"My dear Harriet, you must not refine too much upon this charade.--You will betray your feelings improperly, if you are too conscious and too quick, and appear to affix more meaning, or even quite all the meaning which may be affixed to it. Do not be overpowered by such a little tribute of admiration. If he had been anxious for secrecy, he would not have left the paper while I was by; but he rather pushed it towards me than towards you. Do not let us be too solemn on the business. He has encouragement enough to proceed, without our sighing out our souls over this charade."
"Oh! no--I hope I shall not be ridiculous about it. Do as you please."
Mr. Woodhouse came in, and very soon led to the subject again, by the recurrence of his very frequent inquiry of "Well, my dears, how does your book go on?--Have you got any thing fresh?"
"Yes, papa; we have something to read you, something quite fresh. A piece of paper was found on the table this morning--(dropt, we suppose, by a fairy)--containing a very pretty charade, and we have just copied it in."
She read it to him, just as he liked to have any thing read, slowly and distinctly, and two or three times over, with explanations of every part as she proceeded--and he was very much pleased, and, as she had foreseen, especially struck with the complimentary conclusion.
"Aye, that's very just, indeed, that's very properly said. Very true. `Woman, lovely woman.' It is such a pretty charade, my dear, that I can easily guess what fairy brought it.--Nobody could have written so prettily, but you, Emma."
Emma only nodded, and smiled.--After a little thinking, and a very tender sigh, he added,
"Ah! it is no difficulty to see who you take after! Your dear mother was so clever at all those things! If I had but her memory! But I can remember nothing;--not even that particular riddle which you have heard me mention; I can only recollect the first stanza; and there are several.
Kitty, a fair but frozen maid, Kindled a flame I yet deplore, The hood-wink'd boy I called to aid, Though of his near approach afraid, So fatal to my suit before.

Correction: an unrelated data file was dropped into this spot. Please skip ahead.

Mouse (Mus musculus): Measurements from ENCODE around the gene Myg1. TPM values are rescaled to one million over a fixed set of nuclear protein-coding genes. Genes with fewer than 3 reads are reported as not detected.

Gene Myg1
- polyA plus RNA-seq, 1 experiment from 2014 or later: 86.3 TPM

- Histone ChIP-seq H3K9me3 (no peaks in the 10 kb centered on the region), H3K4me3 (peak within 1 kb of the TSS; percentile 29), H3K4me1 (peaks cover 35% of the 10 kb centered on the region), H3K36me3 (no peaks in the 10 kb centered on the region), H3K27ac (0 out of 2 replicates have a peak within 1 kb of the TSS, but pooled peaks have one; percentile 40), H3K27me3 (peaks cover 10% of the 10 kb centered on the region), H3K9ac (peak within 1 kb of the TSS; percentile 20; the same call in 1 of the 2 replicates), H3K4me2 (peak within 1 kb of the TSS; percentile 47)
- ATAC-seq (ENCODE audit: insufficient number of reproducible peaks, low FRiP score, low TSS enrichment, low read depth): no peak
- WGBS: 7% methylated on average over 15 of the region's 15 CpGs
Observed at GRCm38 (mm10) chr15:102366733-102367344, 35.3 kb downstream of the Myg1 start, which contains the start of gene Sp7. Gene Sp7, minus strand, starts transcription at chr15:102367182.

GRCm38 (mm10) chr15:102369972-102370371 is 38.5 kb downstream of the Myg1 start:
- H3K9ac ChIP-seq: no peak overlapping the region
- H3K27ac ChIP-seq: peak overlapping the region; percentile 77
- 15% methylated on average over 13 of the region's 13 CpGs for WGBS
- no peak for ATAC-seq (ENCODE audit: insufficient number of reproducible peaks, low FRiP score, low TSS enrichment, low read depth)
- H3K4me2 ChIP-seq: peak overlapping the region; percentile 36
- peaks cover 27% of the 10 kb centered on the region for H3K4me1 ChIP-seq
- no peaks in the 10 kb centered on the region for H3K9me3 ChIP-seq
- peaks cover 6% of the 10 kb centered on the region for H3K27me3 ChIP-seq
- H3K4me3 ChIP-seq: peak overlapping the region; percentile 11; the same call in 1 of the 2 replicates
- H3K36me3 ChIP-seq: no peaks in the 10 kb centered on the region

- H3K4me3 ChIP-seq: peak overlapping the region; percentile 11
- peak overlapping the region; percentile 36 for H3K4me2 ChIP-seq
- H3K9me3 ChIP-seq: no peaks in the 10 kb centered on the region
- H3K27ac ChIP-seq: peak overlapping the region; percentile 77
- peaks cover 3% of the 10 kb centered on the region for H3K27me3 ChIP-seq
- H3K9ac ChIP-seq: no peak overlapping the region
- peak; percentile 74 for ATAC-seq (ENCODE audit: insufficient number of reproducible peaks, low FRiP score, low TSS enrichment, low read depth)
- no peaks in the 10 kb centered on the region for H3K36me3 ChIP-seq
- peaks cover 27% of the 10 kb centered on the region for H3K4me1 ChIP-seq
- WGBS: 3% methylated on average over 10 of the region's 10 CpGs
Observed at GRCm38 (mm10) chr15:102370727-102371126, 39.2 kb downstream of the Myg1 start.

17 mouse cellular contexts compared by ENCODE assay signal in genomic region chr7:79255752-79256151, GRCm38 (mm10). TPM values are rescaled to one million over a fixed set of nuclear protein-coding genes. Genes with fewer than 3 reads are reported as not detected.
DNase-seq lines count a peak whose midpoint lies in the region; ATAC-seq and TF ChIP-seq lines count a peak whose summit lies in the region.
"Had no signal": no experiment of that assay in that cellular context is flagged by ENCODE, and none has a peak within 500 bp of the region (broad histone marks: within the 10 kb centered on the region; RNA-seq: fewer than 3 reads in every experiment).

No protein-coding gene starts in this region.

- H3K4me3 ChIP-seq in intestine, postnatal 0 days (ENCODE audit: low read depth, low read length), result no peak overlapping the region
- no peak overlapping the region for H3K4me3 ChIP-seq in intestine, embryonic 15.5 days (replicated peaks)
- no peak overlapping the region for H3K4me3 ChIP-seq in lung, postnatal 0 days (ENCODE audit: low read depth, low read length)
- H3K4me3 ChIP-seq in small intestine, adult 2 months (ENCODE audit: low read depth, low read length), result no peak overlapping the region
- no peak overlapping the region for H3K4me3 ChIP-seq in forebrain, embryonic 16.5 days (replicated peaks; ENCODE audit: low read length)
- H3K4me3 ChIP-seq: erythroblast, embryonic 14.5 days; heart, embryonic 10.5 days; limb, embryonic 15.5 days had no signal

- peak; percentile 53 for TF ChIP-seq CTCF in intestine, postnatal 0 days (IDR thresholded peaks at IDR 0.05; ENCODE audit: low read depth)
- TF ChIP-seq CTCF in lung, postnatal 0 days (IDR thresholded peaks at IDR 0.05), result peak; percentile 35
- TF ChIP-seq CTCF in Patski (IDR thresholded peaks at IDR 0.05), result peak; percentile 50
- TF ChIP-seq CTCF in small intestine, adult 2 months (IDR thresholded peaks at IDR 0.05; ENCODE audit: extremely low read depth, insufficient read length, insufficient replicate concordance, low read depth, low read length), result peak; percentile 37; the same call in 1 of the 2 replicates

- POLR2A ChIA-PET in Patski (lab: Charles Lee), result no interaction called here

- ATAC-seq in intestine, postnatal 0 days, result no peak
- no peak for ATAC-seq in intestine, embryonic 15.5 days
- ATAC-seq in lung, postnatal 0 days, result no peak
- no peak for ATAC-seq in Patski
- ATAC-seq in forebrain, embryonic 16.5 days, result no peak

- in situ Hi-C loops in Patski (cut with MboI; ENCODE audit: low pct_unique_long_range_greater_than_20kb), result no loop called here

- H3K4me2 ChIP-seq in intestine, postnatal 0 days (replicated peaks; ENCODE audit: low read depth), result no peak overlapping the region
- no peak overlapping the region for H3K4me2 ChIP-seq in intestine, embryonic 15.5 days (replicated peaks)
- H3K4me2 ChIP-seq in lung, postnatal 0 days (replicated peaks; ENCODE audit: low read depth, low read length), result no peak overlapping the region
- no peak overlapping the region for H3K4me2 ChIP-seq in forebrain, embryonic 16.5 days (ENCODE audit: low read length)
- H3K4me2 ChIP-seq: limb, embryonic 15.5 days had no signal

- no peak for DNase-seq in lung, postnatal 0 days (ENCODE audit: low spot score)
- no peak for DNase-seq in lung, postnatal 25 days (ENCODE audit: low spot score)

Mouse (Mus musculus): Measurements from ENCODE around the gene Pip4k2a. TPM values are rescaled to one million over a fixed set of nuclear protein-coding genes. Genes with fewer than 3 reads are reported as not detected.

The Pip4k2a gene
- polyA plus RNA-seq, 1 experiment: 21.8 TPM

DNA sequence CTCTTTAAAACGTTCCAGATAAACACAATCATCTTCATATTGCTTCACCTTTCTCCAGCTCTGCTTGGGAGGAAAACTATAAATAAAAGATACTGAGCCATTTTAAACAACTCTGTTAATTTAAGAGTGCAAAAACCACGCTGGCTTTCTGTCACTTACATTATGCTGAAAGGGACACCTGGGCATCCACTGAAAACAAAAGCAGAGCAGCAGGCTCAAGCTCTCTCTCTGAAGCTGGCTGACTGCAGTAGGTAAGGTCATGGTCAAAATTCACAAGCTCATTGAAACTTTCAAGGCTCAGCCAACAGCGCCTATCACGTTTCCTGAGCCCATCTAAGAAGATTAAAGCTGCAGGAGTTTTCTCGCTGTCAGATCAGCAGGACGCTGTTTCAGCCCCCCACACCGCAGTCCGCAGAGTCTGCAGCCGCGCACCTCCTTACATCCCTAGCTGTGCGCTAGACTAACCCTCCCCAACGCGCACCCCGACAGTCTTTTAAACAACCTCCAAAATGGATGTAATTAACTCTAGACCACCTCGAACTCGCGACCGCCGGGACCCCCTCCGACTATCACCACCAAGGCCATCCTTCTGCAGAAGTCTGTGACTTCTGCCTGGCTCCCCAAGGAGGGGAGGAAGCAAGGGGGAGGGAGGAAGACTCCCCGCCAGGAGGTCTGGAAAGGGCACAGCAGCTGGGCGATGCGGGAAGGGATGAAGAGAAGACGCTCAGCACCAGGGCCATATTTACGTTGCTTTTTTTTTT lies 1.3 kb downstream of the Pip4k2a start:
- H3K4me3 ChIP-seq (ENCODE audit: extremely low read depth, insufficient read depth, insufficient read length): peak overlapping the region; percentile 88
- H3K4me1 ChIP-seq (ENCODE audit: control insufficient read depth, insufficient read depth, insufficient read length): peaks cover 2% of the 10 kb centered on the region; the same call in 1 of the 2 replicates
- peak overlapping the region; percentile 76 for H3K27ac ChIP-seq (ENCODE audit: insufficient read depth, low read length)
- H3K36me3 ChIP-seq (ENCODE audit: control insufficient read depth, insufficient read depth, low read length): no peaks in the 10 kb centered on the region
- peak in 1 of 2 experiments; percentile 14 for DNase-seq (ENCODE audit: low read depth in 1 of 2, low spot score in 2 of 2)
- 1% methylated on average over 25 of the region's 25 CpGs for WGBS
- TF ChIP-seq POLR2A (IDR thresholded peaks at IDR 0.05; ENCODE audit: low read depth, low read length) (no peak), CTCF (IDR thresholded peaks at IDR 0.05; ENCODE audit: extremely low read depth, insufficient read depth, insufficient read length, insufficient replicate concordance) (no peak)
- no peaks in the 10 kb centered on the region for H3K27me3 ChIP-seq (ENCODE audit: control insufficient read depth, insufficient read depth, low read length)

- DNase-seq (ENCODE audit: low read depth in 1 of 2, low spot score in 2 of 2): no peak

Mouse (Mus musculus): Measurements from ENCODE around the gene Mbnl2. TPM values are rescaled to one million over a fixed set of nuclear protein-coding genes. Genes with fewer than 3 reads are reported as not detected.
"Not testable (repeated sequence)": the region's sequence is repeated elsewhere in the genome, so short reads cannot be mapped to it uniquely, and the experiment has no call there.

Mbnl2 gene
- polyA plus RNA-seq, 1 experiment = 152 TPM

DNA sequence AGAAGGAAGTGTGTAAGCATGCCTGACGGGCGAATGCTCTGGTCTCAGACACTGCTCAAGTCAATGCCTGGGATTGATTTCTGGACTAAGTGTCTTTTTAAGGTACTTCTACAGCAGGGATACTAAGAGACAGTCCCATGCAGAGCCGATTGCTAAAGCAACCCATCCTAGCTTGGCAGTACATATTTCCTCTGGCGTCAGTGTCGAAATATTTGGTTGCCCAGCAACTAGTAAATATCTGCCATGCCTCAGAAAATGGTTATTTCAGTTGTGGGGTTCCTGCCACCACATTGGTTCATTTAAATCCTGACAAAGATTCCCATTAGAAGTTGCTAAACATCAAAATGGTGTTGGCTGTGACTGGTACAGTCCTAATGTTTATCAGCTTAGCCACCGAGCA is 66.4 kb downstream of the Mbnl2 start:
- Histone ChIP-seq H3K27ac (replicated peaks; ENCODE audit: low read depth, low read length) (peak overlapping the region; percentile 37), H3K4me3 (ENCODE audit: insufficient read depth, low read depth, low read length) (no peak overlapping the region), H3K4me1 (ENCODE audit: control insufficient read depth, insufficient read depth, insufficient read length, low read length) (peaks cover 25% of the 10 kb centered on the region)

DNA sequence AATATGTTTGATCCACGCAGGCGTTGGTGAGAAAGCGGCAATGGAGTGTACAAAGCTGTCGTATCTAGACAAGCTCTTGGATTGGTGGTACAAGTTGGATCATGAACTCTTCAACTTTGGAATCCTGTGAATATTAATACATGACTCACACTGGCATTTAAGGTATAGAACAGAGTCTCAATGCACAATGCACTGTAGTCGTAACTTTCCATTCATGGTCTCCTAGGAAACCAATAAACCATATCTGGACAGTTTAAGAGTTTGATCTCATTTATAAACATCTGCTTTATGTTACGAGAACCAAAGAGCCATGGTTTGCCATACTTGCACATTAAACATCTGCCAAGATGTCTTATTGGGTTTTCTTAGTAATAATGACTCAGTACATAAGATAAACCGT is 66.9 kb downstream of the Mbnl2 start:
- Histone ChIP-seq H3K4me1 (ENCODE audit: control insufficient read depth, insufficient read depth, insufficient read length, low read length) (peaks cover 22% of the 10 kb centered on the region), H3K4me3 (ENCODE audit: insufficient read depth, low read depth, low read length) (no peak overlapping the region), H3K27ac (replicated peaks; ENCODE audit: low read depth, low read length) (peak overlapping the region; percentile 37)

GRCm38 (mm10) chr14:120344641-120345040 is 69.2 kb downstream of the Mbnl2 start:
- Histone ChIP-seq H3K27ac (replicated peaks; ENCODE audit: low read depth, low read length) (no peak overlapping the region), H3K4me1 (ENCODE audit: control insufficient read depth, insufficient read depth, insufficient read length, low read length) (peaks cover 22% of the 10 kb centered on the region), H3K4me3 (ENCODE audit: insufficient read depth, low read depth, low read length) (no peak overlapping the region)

And that is all that I can recollect of it--but it is very clever all the way through. But I think, my dear, you said you had got it."
"Yes, papa, it is written out in our second page. We copied it from the Elegant Extracts. It was Garrick's, you know."
"Aye, very true.--I wish I could recollect more of it.
Kitty, a fair but frozen maid.
The name makes me think of poor Isabella; for she was very near being christened Catherine after her grandmama. I hope we shall have her here next week. Have you thought, my dear, where you shall put her--and what room there will be for the children?"
"Oh! yes--she will have her own room, of course; the room she always has;--and there is the nursery for the children,--just as usual, you know. Why should there be any change?"
"I do not know, my dear--but it is so long since she was here!--not since last Easter, and then only for a few days.--Mr. John Knightley's being a lawyer is very inconvenient.--Poor Isabella!--she is sadly taken away from us all!--and how sorry she will be when she comes, not to see Miss Taylor here!"
"She will not be surprized, papa, at least."
"I do not know, my dear. I am sure I was very much surprized when I first heard she was going to be married."
"We must ask Mr. and Mrs. Weston to dine with us, while Isabella is here."
"Yes, my dear, if there is time.--But--(in a very depressed tone)--she is coming for only one week. There will not be time for any thing."
"It is unfortunate that they cannot stay longer--but it seems a case of necessity. Mr. John Knightley must be in town again on the 28th, and we ought to be thankful, papa, that we are to have the whole of the time they can give to the country, that two or three days are not to be taken out for the Abbey. Mr. Knightley promises to give up his claim this Christmas--though you know it is longer since they were with him, than with us."
"It would be very hard, indeed, my dear, if poor Isabella were to be anywhere but at Hartfield."